Mausolus (Μαύσωλος or Μαύσσωλλος) was a ruler of Caria (377–353 BC), nominally the Persian Satrap, who enjoyed the status of king or dynast by virtue of the powerful position created by his father Hecatomnus who had succeeded the assassinated Persian Satrap Tissaphernes in the Carian satrapy and founded the hereditary dynasty of the Hecatomnids.
A Mediterranean climate or dry summer climate is characterized by rainy winters and dry summers.
In Greek mythology, Medusa (Μέδουσα "guardian, protectress") was a monster, a Gorgon, generally described as a winged human female with living venomous snakes in place of hair.
Mehmed I (1379 – 26 May 1421), also known as Mehmed Çelebi (چلبی محمد, "the noble-born") or Kirişci (from Greek Kyritzes, "lord's son"), was the Ottoman Sultan from 1413 to 1421.
In the history of Europe, the Middle Ages (or Medieval Period) lasted from the 5th to the 15th century.
Milas–Bodrum Airport is an international airport that serves the Turkish towns of Bodrum and Milas.
A month is a unit of time, used with calendars, which is approximately as long as a natural period related to the motion of the Moon; month and Moon are cognates.
Muğla Province (Muğla ili) is a province of Turkey, at the country's south-western corner, on the Aegean Sea. Its seat is Muğla, about inland, while some of Turkey's largest holiday resorts, such as Bodrum, Ölüdeniz, Marmaris and Fethiye, are on the coast in Muğla.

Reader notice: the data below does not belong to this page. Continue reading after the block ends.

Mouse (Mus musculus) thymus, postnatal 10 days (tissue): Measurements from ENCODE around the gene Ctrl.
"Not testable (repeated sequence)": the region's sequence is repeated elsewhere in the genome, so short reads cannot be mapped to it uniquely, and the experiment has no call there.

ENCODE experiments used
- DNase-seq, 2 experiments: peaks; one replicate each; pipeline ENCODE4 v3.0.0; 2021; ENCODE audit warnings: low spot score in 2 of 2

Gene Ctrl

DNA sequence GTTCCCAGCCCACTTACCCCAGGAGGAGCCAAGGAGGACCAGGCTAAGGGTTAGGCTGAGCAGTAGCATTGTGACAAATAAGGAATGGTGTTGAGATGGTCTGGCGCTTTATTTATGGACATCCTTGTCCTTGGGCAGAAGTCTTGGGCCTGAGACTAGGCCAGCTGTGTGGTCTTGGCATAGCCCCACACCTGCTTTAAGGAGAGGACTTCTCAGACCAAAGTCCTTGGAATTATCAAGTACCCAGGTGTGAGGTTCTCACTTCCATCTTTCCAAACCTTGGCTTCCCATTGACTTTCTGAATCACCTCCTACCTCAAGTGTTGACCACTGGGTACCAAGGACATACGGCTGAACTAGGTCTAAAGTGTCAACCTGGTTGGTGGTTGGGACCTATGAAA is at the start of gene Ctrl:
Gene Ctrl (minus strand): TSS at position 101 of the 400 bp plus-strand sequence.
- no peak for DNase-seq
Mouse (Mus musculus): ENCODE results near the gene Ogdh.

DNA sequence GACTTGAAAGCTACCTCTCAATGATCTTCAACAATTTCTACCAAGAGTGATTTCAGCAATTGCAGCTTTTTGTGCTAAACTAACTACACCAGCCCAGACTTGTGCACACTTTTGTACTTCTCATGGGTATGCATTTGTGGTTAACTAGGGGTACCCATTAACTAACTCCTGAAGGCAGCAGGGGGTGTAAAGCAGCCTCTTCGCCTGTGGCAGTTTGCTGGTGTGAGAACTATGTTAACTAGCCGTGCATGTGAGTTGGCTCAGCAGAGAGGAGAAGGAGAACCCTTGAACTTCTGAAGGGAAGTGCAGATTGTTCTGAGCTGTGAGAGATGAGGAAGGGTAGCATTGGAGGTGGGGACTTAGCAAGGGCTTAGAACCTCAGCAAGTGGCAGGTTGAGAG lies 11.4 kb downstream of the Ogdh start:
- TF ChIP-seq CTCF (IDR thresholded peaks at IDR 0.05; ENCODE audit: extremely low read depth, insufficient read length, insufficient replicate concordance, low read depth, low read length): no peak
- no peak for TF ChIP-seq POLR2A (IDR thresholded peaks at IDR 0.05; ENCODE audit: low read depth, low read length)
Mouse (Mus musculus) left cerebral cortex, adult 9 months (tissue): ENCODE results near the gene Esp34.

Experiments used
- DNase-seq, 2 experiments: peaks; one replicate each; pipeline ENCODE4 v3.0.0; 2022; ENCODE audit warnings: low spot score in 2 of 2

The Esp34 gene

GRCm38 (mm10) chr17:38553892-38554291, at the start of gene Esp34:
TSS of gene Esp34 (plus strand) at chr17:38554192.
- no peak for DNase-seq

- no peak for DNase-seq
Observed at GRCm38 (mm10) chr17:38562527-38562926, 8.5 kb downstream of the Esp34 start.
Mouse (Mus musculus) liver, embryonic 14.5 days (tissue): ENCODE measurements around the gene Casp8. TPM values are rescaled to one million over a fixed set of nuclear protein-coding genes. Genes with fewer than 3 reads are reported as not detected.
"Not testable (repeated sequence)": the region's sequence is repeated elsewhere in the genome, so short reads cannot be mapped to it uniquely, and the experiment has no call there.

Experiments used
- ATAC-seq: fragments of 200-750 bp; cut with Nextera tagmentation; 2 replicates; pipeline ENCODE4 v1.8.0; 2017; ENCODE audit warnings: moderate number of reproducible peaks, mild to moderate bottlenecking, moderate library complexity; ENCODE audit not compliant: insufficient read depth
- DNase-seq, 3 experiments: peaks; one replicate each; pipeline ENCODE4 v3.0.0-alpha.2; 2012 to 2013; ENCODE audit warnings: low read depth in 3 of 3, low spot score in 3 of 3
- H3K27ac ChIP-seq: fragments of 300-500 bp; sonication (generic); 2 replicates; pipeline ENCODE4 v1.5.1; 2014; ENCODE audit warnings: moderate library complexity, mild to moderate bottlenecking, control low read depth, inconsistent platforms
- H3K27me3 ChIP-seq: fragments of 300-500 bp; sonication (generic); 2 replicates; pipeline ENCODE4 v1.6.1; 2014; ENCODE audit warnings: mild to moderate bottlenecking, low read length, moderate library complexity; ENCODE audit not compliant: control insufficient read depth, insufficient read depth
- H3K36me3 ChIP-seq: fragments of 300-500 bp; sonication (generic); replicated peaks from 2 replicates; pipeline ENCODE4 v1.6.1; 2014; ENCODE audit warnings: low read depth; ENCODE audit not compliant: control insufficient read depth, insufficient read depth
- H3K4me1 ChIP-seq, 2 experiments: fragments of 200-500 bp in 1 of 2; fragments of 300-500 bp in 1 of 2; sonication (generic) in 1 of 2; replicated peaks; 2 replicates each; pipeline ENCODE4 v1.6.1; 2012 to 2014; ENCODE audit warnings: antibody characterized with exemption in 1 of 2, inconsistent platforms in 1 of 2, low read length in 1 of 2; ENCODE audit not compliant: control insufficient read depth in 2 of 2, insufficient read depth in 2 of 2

The ney (نی / نای), is an end-blown flute that figures prominently in Middle Eastern music.
Tevfik Kolaylı (March 24, 1879 – January 28, 1953), better known by his pen name Neyzen Tevfik, was a Turkish poet, satirist, and neyzen (a "ney performer" in Turkish).
Niger, also called the Niger officially the Republic of the Niger, is a landlocked country in Western Africa named after the Niger River.
The Ottoman Empire (دولت عليه عثمانیه,, literally The Exalted Ottoman State; Modern Turkish: Osmanlı İmparatorluğu or Osmanlı Devleti), also historically known in Western Europe as the Turkish Empire"The Ottoman Empire-also known in Europe as the Turkish Empire" or simply Turkey, was a state that controlled much of Southeast Europe, Western Asia and North Africa between the 14th and early 20th centuries.
Panyassis of Halicarnassus, sometimes known as Panyasis (Πανύασις), was a 5th-century BC Greek epic poet from Halicarnassus in the Persian Empire (modern-day Bodrum, Turkey).